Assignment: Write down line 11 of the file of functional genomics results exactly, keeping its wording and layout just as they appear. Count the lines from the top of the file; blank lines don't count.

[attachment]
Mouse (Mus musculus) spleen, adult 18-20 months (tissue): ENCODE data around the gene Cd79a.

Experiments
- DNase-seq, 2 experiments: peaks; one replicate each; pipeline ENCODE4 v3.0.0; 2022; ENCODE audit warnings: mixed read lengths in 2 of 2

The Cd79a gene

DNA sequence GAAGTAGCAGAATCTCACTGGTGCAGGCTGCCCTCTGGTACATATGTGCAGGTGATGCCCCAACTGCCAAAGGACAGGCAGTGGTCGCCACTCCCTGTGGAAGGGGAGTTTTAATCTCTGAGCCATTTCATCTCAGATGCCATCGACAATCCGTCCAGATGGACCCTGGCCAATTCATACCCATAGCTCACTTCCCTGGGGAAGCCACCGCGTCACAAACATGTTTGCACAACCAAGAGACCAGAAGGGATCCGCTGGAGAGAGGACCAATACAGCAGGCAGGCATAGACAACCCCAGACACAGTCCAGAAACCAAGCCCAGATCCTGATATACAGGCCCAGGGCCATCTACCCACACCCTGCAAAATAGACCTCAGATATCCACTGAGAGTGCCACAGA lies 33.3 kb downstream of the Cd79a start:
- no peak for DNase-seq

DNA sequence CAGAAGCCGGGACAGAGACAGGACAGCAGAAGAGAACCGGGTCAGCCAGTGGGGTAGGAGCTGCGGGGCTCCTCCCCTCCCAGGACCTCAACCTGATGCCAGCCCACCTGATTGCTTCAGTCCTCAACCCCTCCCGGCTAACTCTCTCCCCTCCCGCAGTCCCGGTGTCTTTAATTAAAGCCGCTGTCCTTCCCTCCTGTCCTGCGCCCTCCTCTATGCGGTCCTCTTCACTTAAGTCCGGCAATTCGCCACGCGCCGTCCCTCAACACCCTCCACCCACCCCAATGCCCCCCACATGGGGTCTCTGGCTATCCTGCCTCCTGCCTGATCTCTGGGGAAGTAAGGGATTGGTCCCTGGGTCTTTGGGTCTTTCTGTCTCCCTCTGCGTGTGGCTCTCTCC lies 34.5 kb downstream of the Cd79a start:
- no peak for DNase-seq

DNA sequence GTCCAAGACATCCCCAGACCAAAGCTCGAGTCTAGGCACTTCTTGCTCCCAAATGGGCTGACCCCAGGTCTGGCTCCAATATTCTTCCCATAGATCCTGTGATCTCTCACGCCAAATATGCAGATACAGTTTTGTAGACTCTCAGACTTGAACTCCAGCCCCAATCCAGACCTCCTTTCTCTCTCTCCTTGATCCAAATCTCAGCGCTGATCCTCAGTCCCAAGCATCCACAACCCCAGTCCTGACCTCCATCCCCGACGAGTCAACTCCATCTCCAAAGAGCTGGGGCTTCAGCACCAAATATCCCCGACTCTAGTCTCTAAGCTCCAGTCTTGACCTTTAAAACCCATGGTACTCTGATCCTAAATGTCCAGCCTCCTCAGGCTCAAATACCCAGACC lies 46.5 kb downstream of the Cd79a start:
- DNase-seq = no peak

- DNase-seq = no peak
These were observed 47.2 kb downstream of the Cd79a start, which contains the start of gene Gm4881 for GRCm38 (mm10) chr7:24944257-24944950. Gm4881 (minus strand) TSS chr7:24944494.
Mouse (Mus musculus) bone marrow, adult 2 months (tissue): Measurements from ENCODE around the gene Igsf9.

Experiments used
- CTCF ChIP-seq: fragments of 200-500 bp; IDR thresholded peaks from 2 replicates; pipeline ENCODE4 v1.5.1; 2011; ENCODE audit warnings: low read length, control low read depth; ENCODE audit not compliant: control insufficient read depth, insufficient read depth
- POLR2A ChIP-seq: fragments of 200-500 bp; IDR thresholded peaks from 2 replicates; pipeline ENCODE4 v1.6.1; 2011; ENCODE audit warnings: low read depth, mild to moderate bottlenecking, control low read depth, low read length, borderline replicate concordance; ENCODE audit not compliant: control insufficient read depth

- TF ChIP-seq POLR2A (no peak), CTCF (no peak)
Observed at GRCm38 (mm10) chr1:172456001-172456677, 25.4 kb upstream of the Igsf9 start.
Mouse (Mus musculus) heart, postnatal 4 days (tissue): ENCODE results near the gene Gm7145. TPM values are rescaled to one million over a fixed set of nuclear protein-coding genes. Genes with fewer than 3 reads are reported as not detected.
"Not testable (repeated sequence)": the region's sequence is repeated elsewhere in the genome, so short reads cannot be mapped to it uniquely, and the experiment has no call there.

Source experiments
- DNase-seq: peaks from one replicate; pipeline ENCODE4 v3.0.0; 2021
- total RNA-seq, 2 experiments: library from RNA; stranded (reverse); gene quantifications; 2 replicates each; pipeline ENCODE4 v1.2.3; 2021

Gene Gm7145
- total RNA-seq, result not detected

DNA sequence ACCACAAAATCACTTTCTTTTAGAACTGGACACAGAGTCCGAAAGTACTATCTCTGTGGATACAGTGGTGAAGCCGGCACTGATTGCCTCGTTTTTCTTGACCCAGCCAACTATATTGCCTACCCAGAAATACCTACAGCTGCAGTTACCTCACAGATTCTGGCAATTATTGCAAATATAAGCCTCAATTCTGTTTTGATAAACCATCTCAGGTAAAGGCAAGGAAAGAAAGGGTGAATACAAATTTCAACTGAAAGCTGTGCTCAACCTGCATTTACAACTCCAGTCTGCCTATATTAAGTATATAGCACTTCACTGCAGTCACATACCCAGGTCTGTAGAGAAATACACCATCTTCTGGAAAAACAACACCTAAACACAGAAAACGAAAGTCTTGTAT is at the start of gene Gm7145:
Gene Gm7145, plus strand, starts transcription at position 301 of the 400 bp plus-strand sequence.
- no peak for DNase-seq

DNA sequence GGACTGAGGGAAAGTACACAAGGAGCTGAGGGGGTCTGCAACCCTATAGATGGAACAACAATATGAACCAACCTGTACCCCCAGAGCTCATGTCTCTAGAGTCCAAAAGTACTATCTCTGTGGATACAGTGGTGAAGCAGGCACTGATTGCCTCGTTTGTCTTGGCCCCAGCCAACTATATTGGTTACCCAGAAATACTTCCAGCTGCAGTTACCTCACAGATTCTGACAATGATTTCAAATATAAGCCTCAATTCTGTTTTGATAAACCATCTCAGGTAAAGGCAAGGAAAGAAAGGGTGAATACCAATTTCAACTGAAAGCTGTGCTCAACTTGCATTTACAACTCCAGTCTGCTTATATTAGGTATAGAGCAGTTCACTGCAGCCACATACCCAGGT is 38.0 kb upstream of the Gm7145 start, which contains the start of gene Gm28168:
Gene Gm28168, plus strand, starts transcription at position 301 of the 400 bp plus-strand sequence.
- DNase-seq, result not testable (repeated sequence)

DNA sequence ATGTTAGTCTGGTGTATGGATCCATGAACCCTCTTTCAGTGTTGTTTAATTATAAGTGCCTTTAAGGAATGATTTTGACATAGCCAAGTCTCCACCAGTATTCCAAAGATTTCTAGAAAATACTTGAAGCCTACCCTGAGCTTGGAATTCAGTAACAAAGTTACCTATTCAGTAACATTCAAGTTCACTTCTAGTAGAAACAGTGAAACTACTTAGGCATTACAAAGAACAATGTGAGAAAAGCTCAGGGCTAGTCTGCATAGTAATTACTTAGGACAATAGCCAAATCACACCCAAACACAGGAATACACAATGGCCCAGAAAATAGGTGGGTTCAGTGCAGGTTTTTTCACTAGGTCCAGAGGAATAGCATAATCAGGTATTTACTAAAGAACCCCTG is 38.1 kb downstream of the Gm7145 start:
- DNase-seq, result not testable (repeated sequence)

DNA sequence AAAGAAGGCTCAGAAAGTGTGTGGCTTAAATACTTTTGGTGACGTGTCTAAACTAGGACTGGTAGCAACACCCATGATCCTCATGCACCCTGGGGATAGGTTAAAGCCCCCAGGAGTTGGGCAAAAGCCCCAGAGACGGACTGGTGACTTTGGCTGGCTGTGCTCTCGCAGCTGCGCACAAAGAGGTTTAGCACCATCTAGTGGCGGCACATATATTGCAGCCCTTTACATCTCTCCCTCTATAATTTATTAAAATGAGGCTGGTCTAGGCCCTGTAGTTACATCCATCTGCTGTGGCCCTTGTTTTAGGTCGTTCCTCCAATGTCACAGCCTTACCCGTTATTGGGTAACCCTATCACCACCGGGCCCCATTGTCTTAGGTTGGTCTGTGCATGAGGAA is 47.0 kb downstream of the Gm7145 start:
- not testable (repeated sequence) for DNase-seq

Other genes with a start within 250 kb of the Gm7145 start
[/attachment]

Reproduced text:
- DNase-seq = no peak